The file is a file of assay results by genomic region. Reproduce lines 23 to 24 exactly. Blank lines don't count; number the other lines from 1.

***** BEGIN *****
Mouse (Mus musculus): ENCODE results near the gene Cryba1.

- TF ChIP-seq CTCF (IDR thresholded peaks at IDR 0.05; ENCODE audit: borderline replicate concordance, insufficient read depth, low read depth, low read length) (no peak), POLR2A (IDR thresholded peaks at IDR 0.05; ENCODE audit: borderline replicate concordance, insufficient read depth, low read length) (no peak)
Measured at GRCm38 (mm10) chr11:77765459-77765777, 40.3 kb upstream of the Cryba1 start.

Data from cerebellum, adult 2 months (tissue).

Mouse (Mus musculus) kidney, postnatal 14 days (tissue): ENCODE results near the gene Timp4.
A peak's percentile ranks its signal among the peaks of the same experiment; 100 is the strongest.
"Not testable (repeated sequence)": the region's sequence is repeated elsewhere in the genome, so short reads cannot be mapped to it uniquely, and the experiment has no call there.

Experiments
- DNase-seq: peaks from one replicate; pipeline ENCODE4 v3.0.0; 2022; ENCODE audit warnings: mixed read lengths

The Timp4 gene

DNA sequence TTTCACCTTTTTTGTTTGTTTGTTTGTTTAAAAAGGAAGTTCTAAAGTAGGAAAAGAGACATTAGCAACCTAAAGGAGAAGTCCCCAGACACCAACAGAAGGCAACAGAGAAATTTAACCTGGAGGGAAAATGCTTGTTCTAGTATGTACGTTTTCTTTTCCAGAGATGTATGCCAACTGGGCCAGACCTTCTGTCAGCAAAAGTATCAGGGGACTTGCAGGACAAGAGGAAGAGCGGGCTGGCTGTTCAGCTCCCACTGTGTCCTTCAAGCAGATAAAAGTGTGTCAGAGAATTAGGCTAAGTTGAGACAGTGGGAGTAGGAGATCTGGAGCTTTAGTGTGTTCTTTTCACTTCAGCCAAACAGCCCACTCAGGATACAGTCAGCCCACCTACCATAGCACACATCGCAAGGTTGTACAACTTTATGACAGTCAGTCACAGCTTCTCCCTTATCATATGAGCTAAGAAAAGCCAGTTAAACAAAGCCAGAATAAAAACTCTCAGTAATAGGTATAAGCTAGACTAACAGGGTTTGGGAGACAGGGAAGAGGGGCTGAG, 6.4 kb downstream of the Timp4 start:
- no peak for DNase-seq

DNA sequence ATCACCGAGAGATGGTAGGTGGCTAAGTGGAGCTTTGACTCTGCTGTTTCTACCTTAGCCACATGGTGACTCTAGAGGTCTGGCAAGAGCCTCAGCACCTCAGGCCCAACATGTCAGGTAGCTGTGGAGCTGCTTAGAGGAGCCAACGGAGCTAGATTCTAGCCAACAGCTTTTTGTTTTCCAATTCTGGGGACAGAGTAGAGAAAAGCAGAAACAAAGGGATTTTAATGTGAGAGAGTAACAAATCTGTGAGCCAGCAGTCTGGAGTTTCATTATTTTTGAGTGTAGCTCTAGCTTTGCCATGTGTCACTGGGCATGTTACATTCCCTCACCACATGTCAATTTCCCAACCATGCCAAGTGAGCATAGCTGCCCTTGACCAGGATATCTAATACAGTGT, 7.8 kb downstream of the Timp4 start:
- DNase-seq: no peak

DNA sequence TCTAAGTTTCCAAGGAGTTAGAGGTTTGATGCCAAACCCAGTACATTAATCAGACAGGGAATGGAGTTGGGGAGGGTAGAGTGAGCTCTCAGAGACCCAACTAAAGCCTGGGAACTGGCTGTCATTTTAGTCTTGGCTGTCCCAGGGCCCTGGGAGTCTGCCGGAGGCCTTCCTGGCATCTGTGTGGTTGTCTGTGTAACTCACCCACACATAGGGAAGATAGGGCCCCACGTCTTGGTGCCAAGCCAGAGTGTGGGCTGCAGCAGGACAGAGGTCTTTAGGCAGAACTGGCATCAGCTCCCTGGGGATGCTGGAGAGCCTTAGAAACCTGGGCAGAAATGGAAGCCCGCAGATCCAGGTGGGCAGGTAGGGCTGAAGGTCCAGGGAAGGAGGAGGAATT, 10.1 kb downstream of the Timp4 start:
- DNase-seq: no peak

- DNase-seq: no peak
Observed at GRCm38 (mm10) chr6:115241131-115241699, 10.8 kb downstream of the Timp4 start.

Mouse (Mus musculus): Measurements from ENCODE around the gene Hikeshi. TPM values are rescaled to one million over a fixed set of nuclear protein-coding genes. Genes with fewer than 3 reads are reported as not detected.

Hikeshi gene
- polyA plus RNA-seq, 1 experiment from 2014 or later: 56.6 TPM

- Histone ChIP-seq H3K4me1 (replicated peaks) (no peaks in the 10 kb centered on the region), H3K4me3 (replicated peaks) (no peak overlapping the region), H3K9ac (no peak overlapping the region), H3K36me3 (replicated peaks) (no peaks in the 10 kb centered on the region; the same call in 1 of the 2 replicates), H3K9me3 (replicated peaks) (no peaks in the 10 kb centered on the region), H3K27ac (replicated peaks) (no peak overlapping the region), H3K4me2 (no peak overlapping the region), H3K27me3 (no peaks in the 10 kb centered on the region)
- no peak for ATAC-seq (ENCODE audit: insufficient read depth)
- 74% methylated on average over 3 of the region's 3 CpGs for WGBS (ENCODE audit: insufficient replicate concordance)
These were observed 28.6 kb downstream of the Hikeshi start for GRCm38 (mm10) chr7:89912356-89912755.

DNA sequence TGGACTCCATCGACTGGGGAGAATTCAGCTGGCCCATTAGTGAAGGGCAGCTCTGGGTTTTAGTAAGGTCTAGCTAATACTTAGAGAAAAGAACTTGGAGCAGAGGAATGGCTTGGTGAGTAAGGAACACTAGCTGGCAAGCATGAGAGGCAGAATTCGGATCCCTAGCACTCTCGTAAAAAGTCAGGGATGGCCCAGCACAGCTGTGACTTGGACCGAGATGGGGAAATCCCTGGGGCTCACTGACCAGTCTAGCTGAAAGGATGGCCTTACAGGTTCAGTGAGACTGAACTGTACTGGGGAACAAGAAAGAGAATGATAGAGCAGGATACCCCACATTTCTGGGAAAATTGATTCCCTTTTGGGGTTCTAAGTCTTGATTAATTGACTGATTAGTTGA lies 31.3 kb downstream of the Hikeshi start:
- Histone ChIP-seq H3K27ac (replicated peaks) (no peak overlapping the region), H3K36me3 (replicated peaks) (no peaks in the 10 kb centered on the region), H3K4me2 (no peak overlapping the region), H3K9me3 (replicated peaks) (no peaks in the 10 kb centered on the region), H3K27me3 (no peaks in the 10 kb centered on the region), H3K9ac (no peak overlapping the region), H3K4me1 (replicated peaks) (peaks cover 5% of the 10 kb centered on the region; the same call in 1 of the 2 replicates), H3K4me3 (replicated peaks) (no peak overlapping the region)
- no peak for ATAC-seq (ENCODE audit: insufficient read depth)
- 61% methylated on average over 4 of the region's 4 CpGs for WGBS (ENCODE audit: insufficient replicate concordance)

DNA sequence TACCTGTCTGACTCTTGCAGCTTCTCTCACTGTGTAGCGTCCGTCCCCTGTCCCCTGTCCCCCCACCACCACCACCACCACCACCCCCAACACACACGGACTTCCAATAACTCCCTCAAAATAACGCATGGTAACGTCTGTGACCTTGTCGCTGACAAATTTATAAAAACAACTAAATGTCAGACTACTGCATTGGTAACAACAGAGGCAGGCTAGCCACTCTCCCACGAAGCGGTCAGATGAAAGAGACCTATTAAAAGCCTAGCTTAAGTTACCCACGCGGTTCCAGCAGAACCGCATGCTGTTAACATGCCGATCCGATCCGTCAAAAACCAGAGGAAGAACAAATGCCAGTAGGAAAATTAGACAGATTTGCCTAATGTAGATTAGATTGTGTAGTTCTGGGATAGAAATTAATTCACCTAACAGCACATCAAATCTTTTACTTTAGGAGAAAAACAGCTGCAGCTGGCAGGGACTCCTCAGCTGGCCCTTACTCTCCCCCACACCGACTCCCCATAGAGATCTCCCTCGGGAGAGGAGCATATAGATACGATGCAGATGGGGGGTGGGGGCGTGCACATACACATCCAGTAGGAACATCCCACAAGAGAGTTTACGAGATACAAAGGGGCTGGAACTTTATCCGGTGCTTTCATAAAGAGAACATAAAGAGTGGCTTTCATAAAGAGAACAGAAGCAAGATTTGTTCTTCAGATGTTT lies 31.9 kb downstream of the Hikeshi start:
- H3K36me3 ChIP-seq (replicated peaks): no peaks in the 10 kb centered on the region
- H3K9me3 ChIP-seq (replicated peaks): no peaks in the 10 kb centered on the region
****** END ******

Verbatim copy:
- no peak for ATAC-seq (ENCODE audit: insufficient read depth)
- 74% methylated on average over 3 of the region's 3 CpGs for WGBS (ENCODE audit: insufficient replicate concordance)